Naugatuck Daily News from Naugatuck, Connecticut on March 14, 1960 · Page 1
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Naugatuck Daily News from Naugatuck, Connecticut · Page 1

Naugatuck, Connecticut
Issue Date:
Monday, March 14, 1960
Page 1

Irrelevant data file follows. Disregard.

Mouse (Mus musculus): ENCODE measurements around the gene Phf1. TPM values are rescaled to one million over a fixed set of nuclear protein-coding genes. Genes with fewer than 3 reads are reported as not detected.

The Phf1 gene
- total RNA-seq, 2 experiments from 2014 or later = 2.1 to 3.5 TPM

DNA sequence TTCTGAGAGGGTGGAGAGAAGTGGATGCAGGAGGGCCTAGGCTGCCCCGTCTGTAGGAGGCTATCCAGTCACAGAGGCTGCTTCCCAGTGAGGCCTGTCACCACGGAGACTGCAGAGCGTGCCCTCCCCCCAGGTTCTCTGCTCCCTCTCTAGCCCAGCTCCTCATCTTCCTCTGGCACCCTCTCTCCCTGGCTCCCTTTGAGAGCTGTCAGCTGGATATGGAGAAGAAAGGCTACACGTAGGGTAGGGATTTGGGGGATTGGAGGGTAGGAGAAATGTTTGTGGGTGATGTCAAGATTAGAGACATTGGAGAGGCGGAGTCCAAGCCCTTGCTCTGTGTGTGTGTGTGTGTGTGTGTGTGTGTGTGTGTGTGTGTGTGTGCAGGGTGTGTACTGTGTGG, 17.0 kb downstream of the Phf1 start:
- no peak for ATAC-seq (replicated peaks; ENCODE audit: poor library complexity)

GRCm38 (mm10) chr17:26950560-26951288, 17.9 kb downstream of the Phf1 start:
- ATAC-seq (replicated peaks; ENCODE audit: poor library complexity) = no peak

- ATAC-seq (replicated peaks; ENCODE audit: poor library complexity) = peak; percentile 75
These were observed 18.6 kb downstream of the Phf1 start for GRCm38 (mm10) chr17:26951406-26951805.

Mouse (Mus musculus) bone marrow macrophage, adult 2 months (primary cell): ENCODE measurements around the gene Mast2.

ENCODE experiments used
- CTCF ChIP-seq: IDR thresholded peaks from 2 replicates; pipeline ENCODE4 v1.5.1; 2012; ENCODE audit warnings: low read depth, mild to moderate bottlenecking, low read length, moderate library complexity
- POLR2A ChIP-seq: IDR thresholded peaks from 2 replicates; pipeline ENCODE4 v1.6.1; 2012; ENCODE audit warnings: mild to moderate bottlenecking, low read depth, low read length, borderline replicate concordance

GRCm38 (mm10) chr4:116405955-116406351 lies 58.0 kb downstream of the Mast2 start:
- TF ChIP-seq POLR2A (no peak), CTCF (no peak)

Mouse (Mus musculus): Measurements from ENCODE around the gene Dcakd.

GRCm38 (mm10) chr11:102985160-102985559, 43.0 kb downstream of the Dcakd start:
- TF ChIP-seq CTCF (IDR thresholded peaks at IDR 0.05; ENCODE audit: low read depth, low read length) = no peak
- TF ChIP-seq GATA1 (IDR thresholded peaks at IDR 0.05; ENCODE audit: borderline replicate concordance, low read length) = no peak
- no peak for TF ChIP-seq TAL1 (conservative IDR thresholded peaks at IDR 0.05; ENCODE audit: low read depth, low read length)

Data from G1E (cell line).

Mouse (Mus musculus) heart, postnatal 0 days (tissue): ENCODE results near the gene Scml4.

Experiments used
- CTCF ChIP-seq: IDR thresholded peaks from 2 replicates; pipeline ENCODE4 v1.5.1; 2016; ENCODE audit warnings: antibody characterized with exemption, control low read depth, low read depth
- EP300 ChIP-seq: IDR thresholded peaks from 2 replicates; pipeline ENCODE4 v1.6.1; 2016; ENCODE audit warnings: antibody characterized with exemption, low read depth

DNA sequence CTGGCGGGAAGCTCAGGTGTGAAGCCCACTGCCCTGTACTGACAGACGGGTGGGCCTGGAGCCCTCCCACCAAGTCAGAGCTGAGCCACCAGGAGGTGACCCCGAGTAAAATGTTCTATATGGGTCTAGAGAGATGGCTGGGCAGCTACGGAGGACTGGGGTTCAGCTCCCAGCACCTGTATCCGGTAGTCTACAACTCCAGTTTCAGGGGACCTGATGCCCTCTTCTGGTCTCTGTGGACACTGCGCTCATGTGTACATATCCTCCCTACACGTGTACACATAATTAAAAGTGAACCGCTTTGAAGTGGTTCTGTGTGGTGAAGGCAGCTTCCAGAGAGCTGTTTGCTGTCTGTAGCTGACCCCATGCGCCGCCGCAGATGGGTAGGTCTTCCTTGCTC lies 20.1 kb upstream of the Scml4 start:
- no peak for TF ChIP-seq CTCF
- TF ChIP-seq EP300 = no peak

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r Today's Smfle " The easiest way to be a failure 1* to fail to try. A hole can be drilled into anybody's patience by a constant bore. £uutr\aturk (Published Daily Except Sunday. Second dun Pottage Paid at Naugatuck, Conn.) r WeatKer "? . Mostly lair today. .Fair with littlo change in temperature 'tonight and tomorrow. TEMPEItATURES (By Bristol Recorder) Midnight, 22; 3 a. m., 21; 6 a. m., 18; 9 a. m-, 27; Noon, 33. 75th Year, Number (!2 Dedicated To Community Public Service MONDAY, MARCH 14,1960 Established 1885 8 PAGES PRICE SEVEN CENT! No Russian Publicity On KY Illness Soviets Give Little Mention Of Flu Attack By ALINE MOSBV United Praia International MOSCOW—UiPI—Premier Nikita Khrushchev's illness . which forced sudden postponement . of his visit to France created scarcely a ripple ot£ excitement today in .Russia. Details of the flu attack were kept secret. 'A Ta?s news agency announcement today . said Khrushchev would visit France from March 23 until April 3, an indication he was recovering.. It made no mention of his illness. In other countries a .premier's iUness regarded as the biggest news ol the hour but Khrushchev drew only one paragraph, on the front page of the Communist Party, newspaper Pravda. Even this was unusual. There was no indication whether .Khrushchev, who will be 66 next month, was under medical care at his Moscow home, at some, sunny resort town on the Black Sea, in a clinic or at his country home. No medical touljo- tiiis were expected. President Eisenhower's various illnesses brought regular bulletins on everything from his temperature to his blood pressure. The page one paragraph on Khrushchev was unusual because government leaders' personal lives are tradiitionally not covered in this country. Only Brief Note The brief dispatch merely quoted the Tass news agency announcement that disclosed he was too ill to go to France on a visit that was to. have begun Tuesday. The only other mention in Pravda about Khrushchev's illness was in a dispatch from thq paper's Paris correspondent assuring readers, "Parisians are still looking- forward to the arrival of Khrushchev. . .and everyone \vishes_him a speedy, recovery." """ "~ "".'. . The Paris dispatch detailed how newspapers, radio and television in Paris were devoted to the Khrushchev visit and that the French government was receiving letters from ordinary citizens inviting .Khrushchev .to their homes. But it added no details of the illness. In fact Hie Communist newspaper was even tare of the usual French - Soviet, friendship stories, perhaps indicating the newspaper had not prepared any and was caught by (lie postponement with no backlog. Trooper Kills Self; Worry Over Wife's Condition Blamed M1LFORD, (UPD—Worry over his wife's pregnancy was Warned today for the suicide of State Trooper Raymond L. Brown, 39. State Police said Brown, a trooper for seven years, shot himself in the head Saturday night. They said Brown had been a "very happy man" until a few days ago when he began worrying about his wife's condition. She was supposed to have given birth two weeks earlier. Mrs. Brown went into shock when she learned her husband had killed himself. Several hours later she was rushed to a hospital where she delivered a girl, their sixth child. FALSE AI..ARM A false alarm was turned in by a six year old boy from Box 48 at the corner of Grove and May Sts. at 10 a.m. on Saturday. The youngster who lives in the neighborhood was caught moments after the alarm was given but no action was taken-by fire officials. CAN'T ATTEND Bernard Avcollie borough clerk, said last night that he will be unable to attend tonight's meeting of the Board of Directors of the Chamber of Commerce to present to the group the self-lwlp redevelopment plan for downtown Nauga- tucK. He said that he will be out of town this evening and he added that he hopes to be able to meet with the Chamber Directors in the near future to review the plnn for them. Births FUOPOLO—'First: child, a daughter, Marcisa Ann -to Mr. and Mrs. Vito T). Puopolo, Hamdcn. iormer NaiiRatuck residents. March 2 in Hamden, Mrs. Puopolo is the former Marilyn Calamus! of Now Britain. Hospital Bulletin Mrs. James 'Pixley, 262 No. Main St., has returned to hoi- home from Middlesex Hospital where s)ic was a surgical ipatlcnt. Tears For A Little Boy m.v.'uy**'™*" '**"V" •»«"" m; ~* h ^*'*-K. r, , « FACED WITH an order to surrender 3-year-old Richard Guy Montemorra, center, after rearing him from Infancy, John Vasta- and Ins wife Concetta shed tears in a Brooklyn, N.V. court. He may be given buck to his natural mother, who bore him out of wedlock. BEACON FALLS Lions To Sponsor Easter Seal Drive In Beacon Falls 94th Birthday MRS. ELIZABETH LINSKEY CELEBRATING her 84(h birthday on March 17, St. Patrick's Day, is Mrs. Elizabeth Linskuy, of 157 Park Ave. Besides her daughter, Jlrs. Loretla Roberts, wiili whom she resides, Mrs. Linskey also has two other daughters, Sirs. John Metz, Waterbury, and , Mrs. James Griinl, Union City; a son. William.Linskey, Onk St.; eight grandchildren and nine great-grandchildren. Rescuers Drive On; Pope John Prays For Trapped Coal Miners By CARLO *. SALZANO United Press International LOGAN, W. Va. (UPD — Dog- tired rescuers who refuse to quit, pushed forward slowly today in their determined attempt lo reach 18 fellow miners sealed in a fire- seared mine tunnel near here lor more than six days. As Uie ordeal neared a second week, it was learned that in the Vatican Pope John XXIII has been praying daily for the trapped men. Ray Camay, national news dV rector for Balaban radio stations phone call to the Vatican and was told by a spokesman: "Please tell the American people .that the Holy Father has been praying for the unfortunate victims of the mine disaster in West Virginia ever since he -received news of it, and continues to pray for them." Within 150 Feet The latest word at the pithead of the mine eight miles southwest of here was that advanced parties were working somewhere within 150 feet of an area where the entombed men, may have barricaded themselves against heavy smoke and intense heat. The immediate problem was to get an air supply in front, of the rescue parties as they .inched along the stilling passageway far underground. They were adding pipe as they went lo an improved ventilating system. Pickup 3nl pgh: The miners UNEMPLOYMENT DROPS WASHINGTON— IMmr Sec- reslary Jairtics P. Mitchell .says. a labor nenttrtmcnt: report lo Iw iss««l Tnesrtny will shnw unemployment dropped during Fdiruary from the January total 0(4,149,000. Charles Gelmini, General Chairman, Names Assistants DOBOTMV. B. RYBINSK! Corres|H>ndent Telephone: PArk 9-4603 BEACON FALLS — The Beacon Fails Lions Club, sponsors of the 1960 Easter Seal Drive in the town, lias named the committee for the drive which will be conducted from March 17 through Easter Sunday, Arpil 17. Charles Gelmini, general chairman for the appeal^ •;' announced the following as his assistants in planning - and, conducting- -the Annual drive'in tehftifiof the? crippled children and adults: Ignatius. Chicoski, treasure)';' James Mahan, special events; Eugene.Kevit, publicity;. Patsy DelVecchio, Francis Doiron, Louis Esposito, Francis Houle, Bronislaw Karflban, 'Edward Kudasik, John Lee, Walter Lisiewiski,. Albert 'Mennillo, Peter Rydzik, Frank ' Semplenski, • Edward J. Smith, Joseph Smith, Milton Smith, Harold Wilcox, Richard Zollo and Robert Hassell., Ketl Cross Drive The - Red Cross has been campaigning since March 1 in Beacon Falls, and will continue for the remainder of the month. It was noted that the Bed Cross has donated funds .to the Borgnis family whose home in Beacon Falls Was burned out, and other disasters which occurred in Beacon Falls which 'showed that the Red Cross has given funds in Beacon Falls last year, that totaled more than they have received in last year's campaign. Anyone desiring to solicit for the Red Cross in Beacon Falls is asked to contact Mrs. Edward Smith PArk 9-6556. Meeting Postponed The Democrat Women's Club has postponed their meeting scheduled for March 15 to March 22 at the Town Hall. Plans will be completed for the Easter Egg Hunt which will be held for all the children of Beacon Falls. Plans for the Easter Basket Award will also be discussed at this meeting. Members are reminded that membership dues are payable in March. Court Trial Justice Court will- be in session tonight at 7:00 p.m. in the Town Hall. Card Party A card party will be held in the home of Mr. and Mrs. Francis Keith, Feldspar Aye. . Thursday evening at 8 p.m. for the benefit of the Rock Rimmon Grange. (T) Haste Made Waste To One Fireman EAST HAMPTON- DPI — Vol, unlcer fireman Wilbur J. Guile was arrested on a reckless driving charge.Sunday while racing to a fire. Guile collided head-on with another car while attempting to pass two other machines on a winding road. The other motorist joiiftmed on his brakes in time to minimize the crash. The lire was a minor one. PROBK ACCIDENT WATERBURY — Waterbury police report little progress in Uie pursuit of a driver who struck and critically injured Abel DbsSantos, 55, '2<l-Hawthorne Avc., Waterbury, Saturday morning: DpsSanlos was reported to be in fair' condition in St. Mary's : Hospital this morning where he was taken following the accident. ' Castro Makes Bitter Speech Against U.S. Cubans Told They Must Tighten Belts To Stop Aggressors By MARTIN P. HOUSEMAN' United Press international HAVANA. (UPD—Premier Fidel Castro delivered a hitter harangue against the United States today and told Cubans they would have to prepare themselves for a "long struggle" against economic subversion and "aggression from abroad." The premier told his countrymen they must tighten their belts and get used to the idea of spending millions of dollars on arms to save Cuba from the "powerful interests" threatening it. Comparing Cuba with the Algerian nationalists in their five- year-old war against the French, the premier declared: "For those interested in knowing, we can say we have more arms than the Algerian patriots." Rifle-National Symbol The national symbol of Cuba at this moment, he said, should be "a man working with a rifle at his side. We can neither abandon the rifle nor our work." Castro spoke over television for 2 hours and 15 minutes in the early morning hours following a daylong patriotic rally marked by new denunciations of the United States and the arrest of three Oklahomans who had been visiting Havana. John Taylor, a legislative candidate from Stillwater; Roger Sharp, news director of television station KOTV in Tulsa, and Ralph Sanders, also of Tulsa, were seized by revolutionary authorities and questioned briefly before being released with permission to return to the United States. Repeats Same Charges Taylor and.Sharp both had been arrested previously on Friday and later released. In each incident, the arrests occurred after they were discovered taking photographs in the government's Agrarian Reform Institute and on the street. ' : Castro's speech repeated many, of the same charges he made last week in indirectly accusing U.S. officials' of 'plotting the sabotage of a French munitions ship in Havana harbor. As last week, he referred only to "powerful interests", but there was no doubt he meant the United States.. Ice - Cold Weather Hampers Rescue Work In North Carolina By United Press International Ice-cold temperatures gripped the East 'today; hampering rescuers efforts to reach desperate families ' locked without food or fuel in the snow-covered mountains of North Carolina. The mercuy dipped near zero in the southern Appalachians as weary rescue workers pushed through drifts up to 20 feet deep ro help 1,500 mountaineer families snowbound for nearly a month. Army "weasels" cut through the drifts to evacuate an elderly, ailing man near West Jefferson, N.C., and. soldiers helped a doctor reach a pregnant woman in Roaring Forks; 22 miles from West Jefferson. Meanwhile, helicopters dropped emergency fuel, food and medical packages to the stranded families, many of them slowly starving since their food ran put last week. A cold, clear day was predicted for the eastern United States, where temperatures dipped to record lows Sunday. Cleveland—with 3 above — Cc- lumous—with 5 above—and Pittsburgh—with 6 above—all recorded their coldest March 13 in history. Freezing temperatures continued north of a .line through northern Florida, Arkansas, Colorado and Utah. An airlift of a different sort flew a mercy mission Sunday night to drop several tons of corn to thousands of starving pheasants trapped by drifts in northeastern South Dakota. Fair weather was forecast today for the entire nation except the Rockies, Texas <and the losver Mississippi Valley, where light snow and rain was expected. NUCLEAR DETECTION WASHINGTON—A, Democratic Party panel of scientists has pro- potted a plan for detection of underground nuclear explosions which it said would make |K»siblo fln enforceable ban on atomic tests. NO INJUNCTION NEW VOKK—DPI—Federal •Indue Alexander Hicks today dental «u application Jor an Injunction aecking to set, aside a mandatory rrtiremwt age for airlines pilots which becomes effective Tuesday. Mayor Says Education Board Not In Favor Of Teachers' Salary Program Irish-American Club Officers (Reynolds I'hoto) A tARGE ATTENDANCE was present Saturday evening at the- Elks Club for the first annual dinner and dance of the Irish-American Social Club, Inc., of Naugatuck. Pictured above are four of the club officers. From the left are vice-presidents Ed Flanigan and Mat Scully, President John H. Erecn, and Vice-President Frank Hayden. Absent Crom plioto are Secretary, Atty. Edward Canary and Treasurer, James Gibbons. Local Savings Deposits At $31,453,517 Local savings deposits continued to rise last month according to the Chamber of Commerce Monthly Business Survey. Savings deposits showed a rise of over $138,000 from January to February with a figure of $31,315,149 for the first month of the year and $31,453,517 f o r last month. T«ia figure a year ago was 1 $30,126,614. Postal receipts for the period Jan 9 - Feb. 5-were S33.7S4 or slightly below the $34,366 recorded for the term Dec. 11 to Jan. 8. A year ago. the receipts were $28,688- Parking meter receipts were down S466 from January with $1319 accumulated for last month. Meters netted $1,277 in February, 1959. The number of telephones jttrped from 9,980 in January to 10028, nearly 300 above last year's total of 9,735. Gas consumed in February was 62,550,963 cubic feet. The January amount was 60,942,45-1 cubic -feet and a year ago it register, ed 60,975,840 cubic feet. Electricity consumption revealed 20,892,111 kilowatt h o u r s while January consumption was 20,352,033 Kli. and February, 1959, 19,848,406 Kd. There were 388 inbound and 322 outbound carloadings last month compared to -122 inbound and 310 outbound in January and 418 inbound and 328 outbound last year at t'his time. No buikling permits were granted compared to one last month and 'hone a year ago. The total value of six permits for addition .and alteration was $7,800 while January showed five permits at $5,750 total and last year five at $19,480. There were 16 ronl cslate transactions-' No new water services were installed, according to the report. Pilots To Fight Age Limit Order WASHINGTON—UPi; -- This could be the last day in airliner cockpits for some of the nation's finest pilot!?—unless a U. S. district court in New York grants a reprieve. >A Federal Aviation Agency (FAA) order grounding all airline pilots 60 years and older Roes'into effect Tuesday. The Air Line Pilots Association (A1JPA) Is seeking a temporary injunction, against the order. Ai- torney Samuel Cohen, representing the pilots' union, said if Ihe district court denies the injunction, A-LPA. will take Its case immediately to the U. S. Court of Appeals. The injunction request was filed In behalf of-24 airline pilots included among the estimated 40 ivhose wings will ho clipped Tucs- raping day- under Uie FAA rule, knifepoint. BaldwiriOpposedToLegislative Proposal Hastening Executions BULLETINS MISSILE ASTRAY TAIPEI, Formosa — A Cnif- ral States Mntador guided missile veered off course, in a test firing: in January and crashed into the Formosa Strait between Nationalist an<I Communist China, a U.S. military spokesman said today. TRAINING MANEUVERS WASHINGTON — The United States moved a large military force into the Carribbean area today in a training exercise. The Air Force and the Army joined forces in "Operation Big Slam-Puerto Pine"— hauling 18,000 troops from throughout the UniledStates to Puerto Rico- oOo CIVIL RIGHTS VOTE WASHINGTON—The House begins voting today on Ms civil rights bill wllli a pica from Ally. Gi-ji. William V. Rogers to retain a - provision !o crack down on violators of school integration orders. 000 NEW PRESIDENT BERLIN, Conn.—Philip Jones Jr. of Shelton began today as president of the Connecticut Christmas Tree Growers Assn. 000.— ROBERT I!. WAR!) DIES OLD SAVBKOOK — RuhRrl B. Wind, (>n, a drug Inspector in (he HtulK's CuiiKiiniar Protective Division, (lira! Sunday ut his home after a long illness. BHIDGE MISSILE CAP ' WASHINGTON—Sen. Henry M. .Jackson (IMVasli.), 0111: of the le.a.(lin# critics »f adminis- tration-defrase policies, said today he lias u plan (o bridge; the missile gap with HIK Navy's I'o- laris missile. Justice Claims Care Essential In Capital Cases HARTFORD, Conn. '(UPD — Chief Justice Raymond E. Baldwin said today he's opposed to a legislative proposal to shorten the time between the sentencing and the execution of convicted slayers. Baldwin told a legislative subcommittee "This is a difficult thing to handle by legislative enactment It's rare that one crime is like another. There are always new questions of law involved." Baldwin assured the lawmakers that "the courts are anxious to dispose of Ihese matters as last as we can, and we're making progress in that direction." But he said that courts musi "lean over backwards" to. avoic the "horrible mistake of executing an innocent man." Connecticut has four men in the death row—they've been there as long as seven years—but Baldwir says the slate handles its capita 1 cases as expeditiuosly as mos other states. He predicted lhat if the legis- Second Proposal Of Teachers League Submitted, But Not Adopted By Board; Rejected Plan Called For Top Salary Of $9,000 The submission of a salary schedule calling for increases in teachers wages which would-cost the borough $72,200 and does not meet with the complete approval of the Chairman of fee Board of Education was characterized .as, "The wrong approach to the en- .ire problem," 'by Mayor Adam T. Mengaeci this morning. In. noting that the scale reluctantly submitted by the school board was 'based on the second proposal by the Teacher's 'League, the - board having rejected the first one, the mayor said that it is the board's ' responsibility to su'bmit an estimate with which they are in complete agreement.* "II they didn't agree completely with the second proposal, why did they submit it/' he asked. A breakdown of the raises listed On the Teacher's League salary schedule shows that one teacher would receive an additional $1,300 yearly; one $1,200; three, $1,100; 11, $1,000; eight, $800; four $800; IB, $700; eight, $600; 19, $500; three, $400; 44, $300 and 15, $200 which would constitute an average Increase of $330.00 per teacher. The salary schedule would call for the following revisions with the starting salary remaining the same in all cases: :Nori-degree teachers whose scale is presently $3,600 to $5,800 would have the maximum raised to $6,100; teachers with a Bachelors degree, presently, $4,000 to $6,200. .Maximum to foe $6300; teacher's with a Masters degree, presently, $4,. 200 to $6,500—maximum to' be $7,000; and teachers with.train- ing beyond the Masters degree or a total ot six years, presently, $4,400 to $6,800 — maximum to be $7,500. . • . • , ' Rejected Plan The proposal made by the Teacher's league which was rejected called for a scale which would Include: non-degree, $3,808 to $6,600; Bachelors degree, $4,0110 to $7,000; Masters degree, $4,400 to $8,000 and teachers with nix years ol training. $4,800 to $9,000. The $72,200 which wi!4 be necessary if the salary scales are adopted will not include the cost of the 13 additionalMeachens requested by -the school board, said the mayor this morning. The monies alloted to the department before the present controversy exploded, said the mayor, included the annual increments called for in the present (Continued On Page 8) • lature things should attempt to speed UP condemned slayers Trooper Gets Bonus For Nabbing Escapee 'DAN BUR Y—U PI State pol iceman Alan Williamson had a $50 bonus and commendation from-State Police Commissioner Leo J .Mulcahy today for capturing an escapee from Cheshire Reformatory. Mulcaliy also gave the trooper three' days off after he felled Louis Colfone, 20, of D.irien with a pistol slug. Willamson chased Colfone at speeds up lo 75 miles an hour Saturday. Colfone's car cracked up anil a:-i ho ran from the wreckage Ihc policeman shot him in a leg. Colfone escaped from a reform, atory <*uard at Greenwich Tuesday. After thai he was accused of stealing six curs, robbery and would get around the deadline by obtaining gubernatorial reprieves. Warden Mark Richmond agre ed with Baldwin that there's nothing the legislature should do. i HP told the lawmakers, "I'm not 'sure I see any ready solution.' He said that evsn when the new state prison is opened "the manner in which we have to treat condemned men will border on the inhuman." The only other witness at the hearing was Any. Jerome Kap- I Ian of Hartford, chairman of the j Connecticut Civil Liberties Union, who called for a "comprehensive statute' 'to replace the present "hodgepodge." Kaplan sakl that the legal avenues open to men after convictions should be spelled out in greater detail. The hearing, conducted by the IcRvlalure's •beneficiary sub-commit Ice, was designed (o discuss means of eliminating the delays wiltmiil impairing the fundamental rights of accused persons. The problem of long delays between conviction and execution has 'been highlighted by several cases in Connecticut. Some convicted -.slayers have waited as long as seven years before they were executed. These delays were caused by continued appeals, requests for new Iriii) and other legal maneuvers. > Greenwich maid at CAR DAMAflBD SEYMOUIl-Thc right side of a vehicle operated by Mrs. Juno Boa, 21 Beacon St., Beacon Falls, was damaged when she lost control of Ihc automobile on Saturday lollowing a blowout In the front lire of the cur. According to police the unto struck several highway posts on Route 8 before stopping. for T»p> ht neth Connors urc investigating. <}»•«." Officers Walter Trczinskl and Ken- Two Children Saved, Mother, Third Child Perish In Blaze STRATFORD, Conn. CUPI) — A mother .threw two children to safety from their flaming home today, then balked at jumping and perished with her third child. Mrs. Norellen Mrozinski, 29, and her five-year-old daughter Wanda were believed to have suffocated. Police said she and her husband, Emil Mrozinski, 34, were awakened by smoke in their one- story bungalow. They found their living room aflame. Mrozinski ran outside beneath a window and his wife went to the children's bedroom. She threw Joyce, 2, and Norellen, 7, into her husband's arms but then shouted, "f can't jump. He ran for a ladder but when he returned there was no sign of his wife or Wanda. They were found later, the child in bed' and the mother on the floor near the window, which was several feet above the ground because the bungalow was on a high foundation. The three survivors were taken .o Bridgeport Hospital. Norellen lad burns on 40 per cent of her :x>dy and Joyce suffered a serious back injury and minor burns. Mrozinski told police he didn't know what caused the fire. The house was nearly destroyed, with loss estimated at $10,000. LITTLE L.IX Those who think the world ow»i them a living n*v«r hov« tnough' «nerov to colltet. •«••